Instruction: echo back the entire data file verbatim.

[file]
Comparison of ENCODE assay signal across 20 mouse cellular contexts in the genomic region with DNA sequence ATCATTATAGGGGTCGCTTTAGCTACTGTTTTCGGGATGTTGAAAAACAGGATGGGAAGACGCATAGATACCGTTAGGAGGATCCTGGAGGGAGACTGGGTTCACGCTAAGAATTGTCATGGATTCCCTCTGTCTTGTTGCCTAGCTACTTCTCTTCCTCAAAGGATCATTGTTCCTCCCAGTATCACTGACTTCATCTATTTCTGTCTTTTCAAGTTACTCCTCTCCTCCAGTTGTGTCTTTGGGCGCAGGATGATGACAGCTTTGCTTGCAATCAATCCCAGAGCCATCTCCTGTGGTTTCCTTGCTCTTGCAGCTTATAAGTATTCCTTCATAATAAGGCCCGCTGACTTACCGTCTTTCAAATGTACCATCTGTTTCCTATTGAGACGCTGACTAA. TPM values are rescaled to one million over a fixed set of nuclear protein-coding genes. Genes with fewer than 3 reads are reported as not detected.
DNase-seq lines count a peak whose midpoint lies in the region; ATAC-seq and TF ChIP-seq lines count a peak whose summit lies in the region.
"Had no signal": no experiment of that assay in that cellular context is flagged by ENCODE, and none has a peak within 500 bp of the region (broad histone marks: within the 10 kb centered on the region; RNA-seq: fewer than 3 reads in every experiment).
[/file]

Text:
Comparison of ENCODE assay signal across 20 mouse cellular contexts in the genomic region with DNA sequence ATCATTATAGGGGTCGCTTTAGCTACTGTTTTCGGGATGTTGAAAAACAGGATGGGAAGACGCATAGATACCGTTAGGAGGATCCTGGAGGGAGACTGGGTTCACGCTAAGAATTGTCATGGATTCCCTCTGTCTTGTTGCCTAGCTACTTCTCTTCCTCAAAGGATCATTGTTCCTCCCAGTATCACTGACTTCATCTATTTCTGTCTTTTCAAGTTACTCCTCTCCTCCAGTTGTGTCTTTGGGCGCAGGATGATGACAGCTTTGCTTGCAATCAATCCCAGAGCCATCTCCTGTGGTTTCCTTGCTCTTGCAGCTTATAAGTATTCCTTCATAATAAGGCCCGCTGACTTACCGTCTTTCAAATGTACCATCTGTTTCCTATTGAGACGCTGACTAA. TPM values are rescaled to one million over a fixed set of nuclear protein-coding genes. Genes with fewer than 3 reads are reported as not detected.
DNase-seq lines count a peak whose midpoint lies in the region; ATAC-seq and TF ChIP-seq lines count a peak whose summit lies in the region.
"Had no signal": no experiment of that assay in that cellular context is flagged by ENCODE, and none has a peak within 500 bp of the region (broad histone marks: within the 10 kb centered on the region; RNA-seq: fewer than 3 reads in every experiment).